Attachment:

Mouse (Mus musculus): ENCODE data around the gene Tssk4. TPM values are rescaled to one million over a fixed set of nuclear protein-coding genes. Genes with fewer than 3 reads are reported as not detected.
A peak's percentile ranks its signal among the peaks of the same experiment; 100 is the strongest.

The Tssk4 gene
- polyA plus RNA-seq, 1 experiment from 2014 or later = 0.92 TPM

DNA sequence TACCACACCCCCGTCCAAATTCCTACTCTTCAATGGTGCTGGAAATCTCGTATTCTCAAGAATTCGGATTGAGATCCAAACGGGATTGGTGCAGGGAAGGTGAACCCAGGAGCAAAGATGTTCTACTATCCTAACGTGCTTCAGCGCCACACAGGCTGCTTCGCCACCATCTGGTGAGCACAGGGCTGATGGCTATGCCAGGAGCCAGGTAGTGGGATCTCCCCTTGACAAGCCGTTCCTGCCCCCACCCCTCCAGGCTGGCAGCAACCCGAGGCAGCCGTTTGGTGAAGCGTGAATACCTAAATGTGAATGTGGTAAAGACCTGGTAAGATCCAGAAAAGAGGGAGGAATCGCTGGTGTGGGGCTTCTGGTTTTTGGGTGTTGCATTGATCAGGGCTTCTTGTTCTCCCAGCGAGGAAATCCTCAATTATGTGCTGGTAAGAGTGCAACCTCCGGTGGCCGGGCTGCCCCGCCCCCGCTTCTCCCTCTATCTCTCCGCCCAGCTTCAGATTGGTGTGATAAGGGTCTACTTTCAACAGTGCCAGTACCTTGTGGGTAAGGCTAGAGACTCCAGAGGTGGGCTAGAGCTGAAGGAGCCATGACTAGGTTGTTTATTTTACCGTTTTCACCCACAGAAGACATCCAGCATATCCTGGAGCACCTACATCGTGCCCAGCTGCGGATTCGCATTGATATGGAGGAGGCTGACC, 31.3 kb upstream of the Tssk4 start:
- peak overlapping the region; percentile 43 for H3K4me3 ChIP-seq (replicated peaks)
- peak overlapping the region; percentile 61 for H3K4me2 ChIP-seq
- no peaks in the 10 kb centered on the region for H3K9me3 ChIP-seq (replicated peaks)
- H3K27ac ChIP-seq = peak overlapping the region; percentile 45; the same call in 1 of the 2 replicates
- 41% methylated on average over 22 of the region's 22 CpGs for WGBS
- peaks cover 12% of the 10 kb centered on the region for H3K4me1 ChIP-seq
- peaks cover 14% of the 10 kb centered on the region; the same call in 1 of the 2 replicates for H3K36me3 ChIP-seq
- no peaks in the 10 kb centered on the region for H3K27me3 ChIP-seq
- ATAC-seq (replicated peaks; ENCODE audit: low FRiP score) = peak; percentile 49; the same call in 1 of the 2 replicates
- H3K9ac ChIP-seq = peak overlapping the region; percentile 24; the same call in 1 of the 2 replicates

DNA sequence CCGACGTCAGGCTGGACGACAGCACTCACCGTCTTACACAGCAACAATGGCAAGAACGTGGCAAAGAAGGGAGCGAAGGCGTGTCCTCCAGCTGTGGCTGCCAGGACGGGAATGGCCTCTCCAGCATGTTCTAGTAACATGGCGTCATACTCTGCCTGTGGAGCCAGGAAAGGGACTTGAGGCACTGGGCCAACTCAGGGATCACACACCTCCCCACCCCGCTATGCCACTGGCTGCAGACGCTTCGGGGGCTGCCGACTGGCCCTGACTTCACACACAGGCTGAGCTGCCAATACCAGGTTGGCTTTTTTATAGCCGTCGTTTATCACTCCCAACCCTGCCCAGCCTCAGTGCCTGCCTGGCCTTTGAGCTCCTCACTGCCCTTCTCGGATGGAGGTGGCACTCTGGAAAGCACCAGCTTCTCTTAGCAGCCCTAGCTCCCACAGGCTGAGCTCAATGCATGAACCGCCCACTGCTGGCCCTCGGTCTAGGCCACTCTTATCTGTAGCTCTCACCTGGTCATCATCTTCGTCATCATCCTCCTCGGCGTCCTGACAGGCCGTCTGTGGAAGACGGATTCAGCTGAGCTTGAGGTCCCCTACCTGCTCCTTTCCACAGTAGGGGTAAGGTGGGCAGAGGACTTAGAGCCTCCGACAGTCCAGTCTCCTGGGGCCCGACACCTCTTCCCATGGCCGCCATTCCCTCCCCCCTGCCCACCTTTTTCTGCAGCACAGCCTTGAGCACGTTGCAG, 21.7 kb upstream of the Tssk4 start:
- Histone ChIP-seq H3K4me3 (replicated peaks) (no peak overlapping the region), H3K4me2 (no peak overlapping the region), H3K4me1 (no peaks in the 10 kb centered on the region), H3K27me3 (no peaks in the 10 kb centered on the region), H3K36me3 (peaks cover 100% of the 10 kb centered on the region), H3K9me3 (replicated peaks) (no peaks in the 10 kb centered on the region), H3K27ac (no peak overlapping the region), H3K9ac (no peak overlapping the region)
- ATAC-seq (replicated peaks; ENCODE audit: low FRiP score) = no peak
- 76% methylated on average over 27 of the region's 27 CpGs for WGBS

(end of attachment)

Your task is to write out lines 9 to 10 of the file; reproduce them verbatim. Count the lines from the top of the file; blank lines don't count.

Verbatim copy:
- H3K27ac ChIP-seq = peak overlapping the region; percentile 45; the same call in 1 of the 2 replicates
- 41% methylated on average over 22 of the region's 22 CpGs for WGBS